Omicron Threatens Hotel Performance Recovery – By David Eisen

Omicron—the newest variant that has already spooked markets and caused travel bans from some southern Africa countries. Though nascent, there is the reality and worry that the new strain could derail the hotel industry’s fledgling recovery, in particular if plans move forward to tighten testing policies, like in the U.S. Indications are that future hotel bookings, meetings and other hotel-related activity will be impacted by the presumed expectation of future travel impediments, whether self-imposed, company-imposed or government-mandated.

Lately, Hotels Seem To Be Falling Short On The People Parts – By Doug Kennedy

At the time of this writing, I’m on a plane ride back from attending four lodging industry conferences in 10 days, which caused me to be staying at four different large, branded hotels in Minneapolis, Dallas and San Antonio, all of which were close to the convention centers. While all of the staff I encountered were polite and efficient, their service style was overall reactive and not proactive. Notably absent were some core essentials of hotel hospitality excellence that used to be part of “Hotel 101” orientation.

With Summer's Last Breath, Global Hotel Industry Still Gasping for Air – By David Eisen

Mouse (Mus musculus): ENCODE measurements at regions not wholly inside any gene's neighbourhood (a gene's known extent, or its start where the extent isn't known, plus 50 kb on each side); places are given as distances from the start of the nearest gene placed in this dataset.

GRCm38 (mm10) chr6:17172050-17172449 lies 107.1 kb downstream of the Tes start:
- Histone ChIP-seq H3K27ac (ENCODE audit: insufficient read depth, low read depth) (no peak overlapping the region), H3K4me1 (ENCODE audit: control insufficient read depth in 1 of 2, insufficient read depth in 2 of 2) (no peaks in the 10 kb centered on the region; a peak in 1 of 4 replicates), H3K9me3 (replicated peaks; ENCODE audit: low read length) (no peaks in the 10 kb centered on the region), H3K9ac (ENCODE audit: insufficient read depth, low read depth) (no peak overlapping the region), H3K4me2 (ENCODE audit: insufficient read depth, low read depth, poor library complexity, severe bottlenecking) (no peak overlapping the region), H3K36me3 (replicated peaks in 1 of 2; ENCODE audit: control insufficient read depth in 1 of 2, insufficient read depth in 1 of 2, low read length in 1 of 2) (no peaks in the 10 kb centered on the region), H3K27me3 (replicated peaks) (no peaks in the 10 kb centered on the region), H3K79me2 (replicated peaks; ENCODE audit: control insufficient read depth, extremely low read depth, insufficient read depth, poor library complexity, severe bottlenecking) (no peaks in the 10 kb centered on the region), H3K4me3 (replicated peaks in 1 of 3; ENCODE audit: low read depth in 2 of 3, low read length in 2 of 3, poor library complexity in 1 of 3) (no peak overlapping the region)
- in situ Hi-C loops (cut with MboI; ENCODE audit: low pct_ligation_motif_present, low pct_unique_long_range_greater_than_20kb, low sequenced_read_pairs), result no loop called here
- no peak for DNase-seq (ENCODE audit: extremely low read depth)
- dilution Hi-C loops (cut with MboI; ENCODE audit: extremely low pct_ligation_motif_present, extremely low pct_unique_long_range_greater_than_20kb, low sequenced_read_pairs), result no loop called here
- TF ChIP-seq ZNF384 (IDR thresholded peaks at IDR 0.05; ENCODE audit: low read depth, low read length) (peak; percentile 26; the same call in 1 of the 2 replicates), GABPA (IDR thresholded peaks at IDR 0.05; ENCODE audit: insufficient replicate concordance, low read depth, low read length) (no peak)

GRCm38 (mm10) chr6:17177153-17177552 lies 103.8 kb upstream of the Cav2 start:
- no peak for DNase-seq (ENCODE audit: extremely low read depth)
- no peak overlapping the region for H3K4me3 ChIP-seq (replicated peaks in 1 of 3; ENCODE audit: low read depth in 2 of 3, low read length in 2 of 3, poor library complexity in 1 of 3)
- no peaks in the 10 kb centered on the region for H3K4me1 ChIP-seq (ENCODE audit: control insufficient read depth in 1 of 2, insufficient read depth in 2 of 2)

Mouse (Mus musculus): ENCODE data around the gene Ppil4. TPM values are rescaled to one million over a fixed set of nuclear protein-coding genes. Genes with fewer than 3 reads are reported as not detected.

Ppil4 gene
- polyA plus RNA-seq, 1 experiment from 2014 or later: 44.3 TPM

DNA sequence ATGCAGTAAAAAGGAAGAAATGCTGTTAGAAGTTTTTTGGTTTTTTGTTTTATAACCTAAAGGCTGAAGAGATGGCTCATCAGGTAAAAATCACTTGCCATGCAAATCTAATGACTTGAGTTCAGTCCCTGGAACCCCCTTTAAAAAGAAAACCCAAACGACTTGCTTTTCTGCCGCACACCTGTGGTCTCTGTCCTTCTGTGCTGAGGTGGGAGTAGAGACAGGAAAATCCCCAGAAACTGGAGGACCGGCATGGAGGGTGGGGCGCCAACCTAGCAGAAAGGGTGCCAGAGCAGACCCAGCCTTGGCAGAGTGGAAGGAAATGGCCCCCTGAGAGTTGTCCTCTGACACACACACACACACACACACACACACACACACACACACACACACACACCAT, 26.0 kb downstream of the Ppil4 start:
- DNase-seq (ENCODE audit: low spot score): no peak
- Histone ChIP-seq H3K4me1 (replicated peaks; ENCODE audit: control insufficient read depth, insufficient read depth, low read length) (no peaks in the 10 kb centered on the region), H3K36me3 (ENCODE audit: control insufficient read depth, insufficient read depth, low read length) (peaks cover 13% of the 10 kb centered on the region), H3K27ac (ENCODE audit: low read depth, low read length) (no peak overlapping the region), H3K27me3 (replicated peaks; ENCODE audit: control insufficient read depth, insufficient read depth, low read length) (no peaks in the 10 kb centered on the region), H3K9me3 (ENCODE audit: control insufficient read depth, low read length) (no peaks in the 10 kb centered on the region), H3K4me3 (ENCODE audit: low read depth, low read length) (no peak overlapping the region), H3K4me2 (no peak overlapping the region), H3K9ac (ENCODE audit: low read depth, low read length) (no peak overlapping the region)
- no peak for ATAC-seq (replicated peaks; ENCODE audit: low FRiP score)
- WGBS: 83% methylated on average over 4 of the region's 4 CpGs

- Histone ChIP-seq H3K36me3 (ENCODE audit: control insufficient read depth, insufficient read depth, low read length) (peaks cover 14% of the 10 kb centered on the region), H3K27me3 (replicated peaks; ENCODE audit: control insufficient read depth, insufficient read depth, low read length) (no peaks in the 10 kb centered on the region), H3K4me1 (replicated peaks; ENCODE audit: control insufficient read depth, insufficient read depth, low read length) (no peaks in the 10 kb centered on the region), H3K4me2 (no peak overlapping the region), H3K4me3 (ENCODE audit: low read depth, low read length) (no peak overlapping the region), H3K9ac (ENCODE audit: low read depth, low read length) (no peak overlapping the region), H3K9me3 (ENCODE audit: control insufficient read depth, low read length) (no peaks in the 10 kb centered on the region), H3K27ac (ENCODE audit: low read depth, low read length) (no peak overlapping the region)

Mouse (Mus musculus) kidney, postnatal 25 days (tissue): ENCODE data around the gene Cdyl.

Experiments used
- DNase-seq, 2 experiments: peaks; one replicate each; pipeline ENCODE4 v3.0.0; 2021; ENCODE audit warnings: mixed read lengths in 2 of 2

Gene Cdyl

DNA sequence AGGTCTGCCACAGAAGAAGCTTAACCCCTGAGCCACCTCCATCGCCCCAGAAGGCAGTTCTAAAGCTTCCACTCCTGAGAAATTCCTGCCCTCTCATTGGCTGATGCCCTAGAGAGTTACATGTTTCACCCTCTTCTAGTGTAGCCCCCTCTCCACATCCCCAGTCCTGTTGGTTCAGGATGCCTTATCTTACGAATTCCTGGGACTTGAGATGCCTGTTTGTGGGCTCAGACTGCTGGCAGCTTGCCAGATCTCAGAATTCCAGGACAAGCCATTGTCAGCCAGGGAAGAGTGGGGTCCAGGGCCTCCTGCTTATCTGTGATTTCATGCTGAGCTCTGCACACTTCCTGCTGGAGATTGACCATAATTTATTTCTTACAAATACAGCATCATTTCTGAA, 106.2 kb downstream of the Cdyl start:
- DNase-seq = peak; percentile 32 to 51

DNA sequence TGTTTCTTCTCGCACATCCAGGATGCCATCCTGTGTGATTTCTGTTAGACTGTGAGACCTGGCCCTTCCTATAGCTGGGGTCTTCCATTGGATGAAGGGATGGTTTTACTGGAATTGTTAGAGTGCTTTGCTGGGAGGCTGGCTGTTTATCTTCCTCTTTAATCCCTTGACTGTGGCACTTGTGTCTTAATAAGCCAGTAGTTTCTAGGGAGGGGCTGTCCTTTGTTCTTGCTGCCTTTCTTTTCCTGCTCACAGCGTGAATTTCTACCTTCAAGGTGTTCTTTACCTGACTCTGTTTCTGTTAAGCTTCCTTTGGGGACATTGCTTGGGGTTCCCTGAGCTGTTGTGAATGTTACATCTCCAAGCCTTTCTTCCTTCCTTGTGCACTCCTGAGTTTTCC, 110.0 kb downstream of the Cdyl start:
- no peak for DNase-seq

The collective hotel industry is facing a cold, hard truth: attaining the same level of pre-pandemic operational performance will not be measured in days, but months, even years. That's what August data from HotStats portends and at a crossroads, as summer gives way to fall and a host of new variables come into play that could derail the modest success the past several months have demonstrated.

How To Set Hotel Sales Team Goals and KPIs In A Time Of Unpredictable Demand – By Doug Kennedy

For approximately 10 years leading up to the recent pandemic era, budgets were increased each year, divvied up, and turned into individual sales goals that were then tied to bonuses. With the seemingly endless string of years of an up market, sales bonuses became an expected part of the compensation. Were these sales bonuses truly justified based on performance? Or were they achieved mostly due to good fortune?